Search by Type of card

Search by Credit Quality

Search by Bank or Issuer

News & Advice

Information Center

Canadian Credit Cards > Credit Card News > How much retirement income do Canadians really need?


How much retirement income do Canadians really need?

By Daniel Workman

Email this article: How much retirement income do Canadians really need?  Email 
 Link to story 

Canada has a strong retirement income system. Alain Néemeh, Canadian Life and Health Insurance Association (CLHIA) chairperson, stated in a recent speech that Canada's retirement savings system has helped reduce poverty rates among Canadian seniors from 35 per cent in 1980 to just 5 per cent today.


However, despite the country's strong safety net, a January 2011 CIBC poll found that many Canadians are still worried about their ability to financially navigate retirement.

To soothe some of these fears, crunched the numbers and calculated a senior couple's bare-bones survival retirement in Toronto, Ont., Canada's largest -- and most expensive -- city. Surprisingly, we found that even poverty-level retirees can thrive. 

Budgeting for the basics
Financial planning experts estimate that a retired Canadian couple requires a combined gross annual income of at least $30,000 (or $2,500 monthly) just to stay solvent.

The highest monthly expense for retirees in good health is typically the cost of housing. Affectionately nicknamed Hogtown, Toronto's average monthly rent is $1,124 -- an amount 30 per cent more than the $864 average for all Canadians cities, according to Canada Mortgage and Housing Corporation's spring 2011 survey. Even with paid-off mortgages, homeowners also pay housing expenses at least comparable to rent for property taxes, electricity, heating, water, insurance, maintenance and other expenses.

After covering their monthly housing bills, Hogtown retirees on a monthly survival budget of $2,500 have an average $1,376 left to pay other expenses.

To test how a relatively poor retired couple could afford $2,500 in monthly charges, ran several scenarios through the Canadian government's official retirement income calculator. Both spouses were assumed to be age 65, while each made just $15,000 annually before retiring.

Government-source retirement income
Here's how Canada's retirement income system works: Old Age Security (OAS) and the Guaranteed Income Supplement (GIS) provide a basic level of retirement income to Canadians. Both OAS and the GIS are inflation-indexed and are funded by general tax revenues.

In addition, Canadians from age 60 to 70 can start to collect under the Canada Pension Plan (CPP). The monthly CPP amount depends on pre-retirement earnings and attained age when payments begin.

At age 65, our Hogtown couple qualifies for $1,726 in monthly government retirement income as follows:

  • $1,048 from OAS.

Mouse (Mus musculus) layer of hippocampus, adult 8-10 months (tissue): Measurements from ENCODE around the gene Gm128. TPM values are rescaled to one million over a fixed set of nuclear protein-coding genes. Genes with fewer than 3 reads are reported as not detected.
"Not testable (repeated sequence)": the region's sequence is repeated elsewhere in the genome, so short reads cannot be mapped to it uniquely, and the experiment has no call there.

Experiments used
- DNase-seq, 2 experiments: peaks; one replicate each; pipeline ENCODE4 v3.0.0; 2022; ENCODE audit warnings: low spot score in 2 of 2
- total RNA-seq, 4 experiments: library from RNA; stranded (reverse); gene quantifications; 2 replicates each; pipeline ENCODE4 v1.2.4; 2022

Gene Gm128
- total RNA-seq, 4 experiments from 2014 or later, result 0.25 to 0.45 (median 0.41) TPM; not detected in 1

• $54 from GIS.
  • $624 from CPP.

All told, government-provided retirement benefits generate 69 per cent of the seniors' monthly $2,500 survival budget. But they're still $774 short.

Private pension and retirement savings income
Canadians lucky enough to be covered by an employer pension plan can easily fund the remaining deficit. According to the Canadian Life and Health Insurance Association (CLHIA), about 52 per cent of Canucks are covered either under an employer pension plan or group Registered Retirement Savings Plan (RRSP).

Unfortunately, few Canadians earning $15,000 per year qualify for employer-sponsored retirement benefits.

The best option for our Hogtown pair is contributing to tax-efficient individual RRSPs. Based on Statistics Canada's 2009 report, the median annual RRSP contribution was $2,680. If each spouse deposits that yearly amount into their respective RRSPs starting at age 55, and assuming a modest 7 per cent investment return, the retired couple receives $407 in monthly RRSP income at age 65.

That reduces the monthly shortfall to $367.

Retirement income from savings and other sources
Perhaps the best way for our Hogtown retirees to generate the remaining $367 is to have also set up Tax-Free Savings Accounts (TFSAs) at age 55. By contributing $2,000 from yearly tax refunds and investing in blue-chip TFSA holdings, the couple will have at least $36,000 in savings at age 65. That sum can yield $367 in monthly income.

Retired homeowners can cover their monthly deficit by taking in tenants. Frugal couples may also save an extra $100 weekly by using discount coupons, buying in bulk when basics go on special and switching to low-interest credit cards.

One or both spouses may also want to work past age 65. Even a part-time weekend job at a minimum wage job can deliver an extra $400 monthly. Human Resources and Skills Development Canada published a 2007 review revealing that only 19 per cent of seniors earned employment income. Yet there are a surprising number of sustainable jobs, including working as security concierges in residential and commercial buildings, which could bring in over $30,000 in annual wages if both retired spouses worked full-time.

By pooling their resources and carefully budgeting, our senior couple will be able to afford more vacations and enjoy a much more comfortable existence in their golden years.

Best of all, they won't have to move from Hogtown to a city with lower average housing costs.

See related: Simple strategies for preventing senior bankruptcies; How to claim old bank account money.

Published: August 5, 2011